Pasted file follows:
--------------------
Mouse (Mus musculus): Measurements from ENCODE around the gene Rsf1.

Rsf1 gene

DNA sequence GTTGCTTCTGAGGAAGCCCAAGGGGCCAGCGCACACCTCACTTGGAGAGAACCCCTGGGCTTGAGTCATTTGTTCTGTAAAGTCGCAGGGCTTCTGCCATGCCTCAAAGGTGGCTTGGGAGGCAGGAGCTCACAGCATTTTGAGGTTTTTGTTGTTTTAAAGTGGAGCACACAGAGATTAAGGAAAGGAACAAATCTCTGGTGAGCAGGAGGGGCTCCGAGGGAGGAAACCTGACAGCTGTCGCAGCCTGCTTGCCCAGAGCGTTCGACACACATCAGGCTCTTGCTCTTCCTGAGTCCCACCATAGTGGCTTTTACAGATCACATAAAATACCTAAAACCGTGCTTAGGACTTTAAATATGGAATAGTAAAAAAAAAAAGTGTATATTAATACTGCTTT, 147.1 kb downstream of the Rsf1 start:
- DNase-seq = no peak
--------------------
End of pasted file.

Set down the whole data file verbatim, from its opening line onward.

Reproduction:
Mouse (Mus musculus): Measurements from ENCODE around the gene Rsf1.

Rsf1 gene

DNA sequence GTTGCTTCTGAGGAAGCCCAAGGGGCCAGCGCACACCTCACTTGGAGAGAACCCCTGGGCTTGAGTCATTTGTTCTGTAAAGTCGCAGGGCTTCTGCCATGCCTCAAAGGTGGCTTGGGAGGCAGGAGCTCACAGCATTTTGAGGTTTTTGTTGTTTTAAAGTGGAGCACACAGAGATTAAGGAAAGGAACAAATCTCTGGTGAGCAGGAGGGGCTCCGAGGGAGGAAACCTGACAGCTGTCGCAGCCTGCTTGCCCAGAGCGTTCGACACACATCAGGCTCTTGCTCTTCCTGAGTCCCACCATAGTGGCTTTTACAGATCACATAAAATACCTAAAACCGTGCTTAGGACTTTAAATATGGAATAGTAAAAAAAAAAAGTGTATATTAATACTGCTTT, 147.1 kb downstream of the Rsf1 start:
- DNase-seq = no peak